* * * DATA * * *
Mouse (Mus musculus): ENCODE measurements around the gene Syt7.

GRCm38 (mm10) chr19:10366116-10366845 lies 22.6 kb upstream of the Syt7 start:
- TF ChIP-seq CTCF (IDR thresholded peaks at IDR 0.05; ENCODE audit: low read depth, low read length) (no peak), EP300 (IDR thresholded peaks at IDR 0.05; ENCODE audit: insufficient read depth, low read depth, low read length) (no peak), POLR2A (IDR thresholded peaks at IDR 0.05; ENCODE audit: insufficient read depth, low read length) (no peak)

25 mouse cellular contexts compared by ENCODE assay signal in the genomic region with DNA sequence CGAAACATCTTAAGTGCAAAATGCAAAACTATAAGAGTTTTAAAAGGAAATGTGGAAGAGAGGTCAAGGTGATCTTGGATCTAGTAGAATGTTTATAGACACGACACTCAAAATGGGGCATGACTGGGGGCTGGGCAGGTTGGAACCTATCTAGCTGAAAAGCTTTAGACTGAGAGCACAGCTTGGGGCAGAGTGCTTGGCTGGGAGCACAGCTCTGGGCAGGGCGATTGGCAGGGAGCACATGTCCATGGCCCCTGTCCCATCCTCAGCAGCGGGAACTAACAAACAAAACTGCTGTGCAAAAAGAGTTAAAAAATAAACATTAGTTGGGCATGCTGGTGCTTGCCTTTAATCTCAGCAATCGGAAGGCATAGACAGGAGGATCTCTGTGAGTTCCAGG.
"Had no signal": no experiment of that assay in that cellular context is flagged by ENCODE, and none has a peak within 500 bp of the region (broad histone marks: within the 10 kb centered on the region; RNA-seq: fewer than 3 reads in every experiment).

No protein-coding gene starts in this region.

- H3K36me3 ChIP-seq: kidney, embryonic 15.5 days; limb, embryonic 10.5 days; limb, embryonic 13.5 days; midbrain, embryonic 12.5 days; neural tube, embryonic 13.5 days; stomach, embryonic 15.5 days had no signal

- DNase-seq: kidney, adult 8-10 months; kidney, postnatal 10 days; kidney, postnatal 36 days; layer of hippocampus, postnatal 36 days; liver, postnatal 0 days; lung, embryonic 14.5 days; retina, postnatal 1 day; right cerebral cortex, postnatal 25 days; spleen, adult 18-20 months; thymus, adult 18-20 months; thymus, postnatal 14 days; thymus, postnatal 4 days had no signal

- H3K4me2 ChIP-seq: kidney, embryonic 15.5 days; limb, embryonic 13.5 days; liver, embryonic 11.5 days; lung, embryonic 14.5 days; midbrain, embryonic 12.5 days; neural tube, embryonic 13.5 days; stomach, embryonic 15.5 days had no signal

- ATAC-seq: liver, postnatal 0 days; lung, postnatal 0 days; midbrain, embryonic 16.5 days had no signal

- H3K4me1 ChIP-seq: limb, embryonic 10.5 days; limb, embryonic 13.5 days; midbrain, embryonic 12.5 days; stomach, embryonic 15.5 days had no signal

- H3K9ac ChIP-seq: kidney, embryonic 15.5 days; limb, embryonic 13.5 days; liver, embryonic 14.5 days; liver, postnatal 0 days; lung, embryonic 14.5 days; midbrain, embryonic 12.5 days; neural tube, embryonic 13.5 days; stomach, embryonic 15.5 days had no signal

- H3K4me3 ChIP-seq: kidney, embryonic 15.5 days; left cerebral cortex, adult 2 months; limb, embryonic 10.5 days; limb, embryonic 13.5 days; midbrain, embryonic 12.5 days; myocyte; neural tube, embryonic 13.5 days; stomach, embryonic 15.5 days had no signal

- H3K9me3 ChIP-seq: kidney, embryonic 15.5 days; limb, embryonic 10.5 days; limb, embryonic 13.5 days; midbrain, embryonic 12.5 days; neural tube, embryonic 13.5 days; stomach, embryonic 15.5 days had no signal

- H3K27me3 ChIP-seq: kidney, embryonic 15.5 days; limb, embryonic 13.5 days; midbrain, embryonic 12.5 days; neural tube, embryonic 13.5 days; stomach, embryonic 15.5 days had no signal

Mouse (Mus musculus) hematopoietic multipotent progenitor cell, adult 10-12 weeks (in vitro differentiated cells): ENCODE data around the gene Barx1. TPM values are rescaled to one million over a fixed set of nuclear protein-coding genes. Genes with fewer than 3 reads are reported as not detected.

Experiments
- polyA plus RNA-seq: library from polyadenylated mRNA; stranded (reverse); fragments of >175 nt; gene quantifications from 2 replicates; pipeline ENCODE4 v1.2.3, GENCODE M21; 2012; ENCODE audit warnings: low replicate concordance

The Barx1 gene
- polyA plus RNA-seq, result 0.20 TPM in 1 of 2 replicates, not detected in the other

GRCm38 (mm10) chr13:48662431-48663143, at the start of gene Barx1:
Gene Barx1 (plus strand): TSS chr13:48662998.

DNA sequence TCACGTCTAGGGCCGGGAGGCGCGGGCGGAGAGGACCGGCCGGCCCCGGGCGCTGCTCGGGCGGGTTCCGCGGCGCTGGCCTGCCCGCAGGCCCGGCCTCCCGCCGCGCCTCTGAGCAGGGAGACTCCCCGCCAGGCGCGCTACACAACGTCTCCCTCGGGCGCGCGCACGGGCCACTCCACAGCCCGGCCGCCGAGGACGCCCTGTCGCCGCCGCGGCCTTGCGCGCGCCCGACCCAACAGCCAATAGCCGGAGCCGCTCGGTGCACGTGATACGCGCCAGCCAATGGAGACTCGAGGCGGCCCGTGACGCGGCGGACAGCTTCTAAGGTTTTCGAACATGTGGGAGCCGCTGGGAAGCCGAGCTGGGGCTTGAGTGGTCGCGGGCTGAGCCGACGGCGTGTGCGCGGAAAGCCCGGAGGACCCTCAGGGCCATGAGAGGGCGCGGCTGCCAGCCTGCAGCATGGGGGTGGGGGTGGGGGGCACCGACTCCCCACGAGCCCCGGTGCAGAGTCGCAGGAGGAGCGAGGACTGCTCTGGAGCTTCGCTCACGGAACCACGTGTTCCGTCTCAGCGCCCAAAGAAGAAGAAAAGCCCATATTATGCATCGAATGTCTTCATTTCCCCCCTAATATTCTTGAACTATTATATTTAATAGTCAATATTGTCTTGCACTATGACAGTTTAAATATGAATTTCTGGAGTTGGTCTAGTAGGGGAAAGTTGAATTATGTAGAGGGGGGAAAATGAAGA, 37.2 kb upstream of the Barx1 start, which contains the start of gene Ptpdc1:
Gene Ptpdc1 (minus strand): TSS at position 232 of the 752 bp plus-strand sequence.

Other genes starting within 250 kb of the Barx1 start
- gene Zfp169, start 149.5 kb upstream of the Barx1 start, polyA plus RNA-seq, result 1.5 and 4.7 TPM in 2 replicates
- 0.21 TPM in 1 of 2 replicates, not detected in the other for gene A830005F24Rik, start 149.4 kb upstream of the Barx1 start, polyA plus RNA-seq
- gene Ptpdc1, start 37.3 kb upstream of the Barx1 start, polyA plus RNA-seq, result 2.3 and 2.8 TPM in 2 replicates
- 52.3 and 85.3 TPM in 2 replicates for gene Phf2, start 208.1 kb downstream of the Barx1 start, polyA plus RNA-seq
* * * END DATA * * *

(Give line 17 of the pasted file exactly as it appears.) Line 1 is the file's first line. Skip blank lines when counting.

Experiments